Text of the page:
Why is Ogina having a special issue on HIV/AIDS?
by Huluka Abebe, Steven W. Thomas, and Do’ii Yohannis / go back to Third Issue
Last fall, the editors of Ogina decided that we wanted to have a special issue on the subject of HIV-AIDS for one important reason: change. Admittedly, the word change is one of those overused words full of promise but not always full of substance. However, we can’t think of any other word that would better fit this issue.
Knowledge has the power to change. This issue will teach those who don’t know, will remind those who have forgot, will encourage many who want to help, and will inspire the future generation to do better than we have. One of the problems the Oromo face today is not ignorance, but willful ignorance. To put it simply, everyone knows that HIV/AIDS is a problem, but nobody wants to talk about it. And instead of solving the problem, our silence only makes it worse.
Individuals such as Dr. Ibrahim Elemo and Mr. Ephraim Olani are working hard on behalf of the Oromo community, and they need our support. Therefore, this issue of Ogina includes an essay by Dr. Elemo about the facts of HIV/AIDS as they pertain to the Oromo.
Fact: according to United Nations data, Ethiopia has one of the highest rates of HIV/AIDS in the world.
Fact: according to Minnesota Department of Health, Oromo and Ethiopian-Americans have the highest rate of HIV/AIDS of all foreign-born residents of the state.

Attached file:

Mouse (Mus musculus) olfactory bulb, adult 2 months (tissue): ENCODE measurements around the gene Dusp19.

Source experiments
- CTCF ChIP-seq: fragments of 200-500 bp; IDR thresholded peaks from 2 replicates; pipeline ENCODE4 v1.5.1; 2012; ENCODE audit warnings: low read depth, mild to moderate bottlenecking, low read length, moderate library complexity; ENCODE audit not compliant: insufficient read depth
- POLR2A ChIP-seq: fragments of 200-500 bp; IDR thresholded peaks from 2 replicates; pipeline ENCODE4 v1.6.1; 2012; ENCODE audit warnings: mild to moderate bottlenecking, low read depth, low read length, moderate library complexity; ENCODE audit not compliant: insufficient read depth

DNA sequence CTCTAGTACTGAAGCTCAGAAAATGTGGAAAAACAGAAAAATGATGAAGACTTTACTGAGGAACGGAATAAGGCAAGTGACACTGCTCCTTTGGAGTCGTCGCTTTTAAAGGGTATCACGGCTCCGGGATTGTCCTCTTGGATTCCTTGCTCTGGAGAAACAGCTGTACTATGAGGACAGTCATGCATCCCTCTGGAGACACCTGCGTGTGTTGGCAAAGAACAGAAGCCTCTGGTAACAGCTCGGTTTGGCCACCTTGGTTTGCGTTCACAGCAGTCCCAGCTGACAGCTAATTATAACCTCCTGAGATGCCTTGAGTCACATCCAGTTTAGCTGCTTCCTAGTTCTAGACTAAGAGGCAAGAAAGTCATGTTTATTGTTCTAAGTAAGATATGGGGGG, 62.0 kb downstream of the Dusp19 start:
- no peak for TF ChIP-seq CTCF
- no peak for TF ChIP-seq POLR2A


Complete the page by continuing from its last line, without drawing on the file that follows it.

But what do we do about these facts? Dr. Elemo has many wise recommendations for what to do both in Oromia and in Diaspora. In addition to his article, one of our editors, Hana Tesfaye-Berhanu, interviewed Mr. Olani about his work with The Sub-Saharan Youth and Family Services of Minnesota. His work is an example of what we can do and what we all need to think about. We hope our issue will not only help share the work of Dr. Elemo and Mr. Olani with the world but also inspire them and others to continue working.
artwork by Zakia Posey
Knowledge can help us solve this problem, but knowledge alone is not enough. There has to be a will to know – a will to face reality. And hence, to create that willpower, artists such as Boonaa Mohommed and Patricia Lukamba Waliaula sing songs and tell stories that might bring about a change in culture, a change of mind, and ultimately a change of will. For example, we might look to inspiration from Doreen Baingana's short story about HIV/AIDS in Uganda -- "A Thank-You Note" (included in her excellent book of short stories, Tropical Fish: Stories Out of Entebbe.)
The virus HIV has no respect for national borders and cares nothing about ethnic cultures; rather, it is a worldwide event, and so people from different ethnicities and different nation states must work with each other transnationally to respond to it. But what do we mean by transnational? This presents us all with a problem, for as Dr. Elemo points out in his essay, Oromia needs to have some autonomy in order to solve this issue because the Ethiopian government has undermined the Oromo people's efforts; autonomy is important, but at the same time, people around the world learn from each other and share resources. That is why Mr. Olani's organization includes all Sub-Saharan African nations; that is why we include an original short story from Patricia Lukamba Waliaula of Kenya; and that is why one of our editors, Maya Tessema, has written a review of a book that collects stories about how people in India have responded to AIDS and of a documentary that shows how the disempowerment of women in Bronx, New York has something in common with the disempowerment of women in modern-day Ethiopia.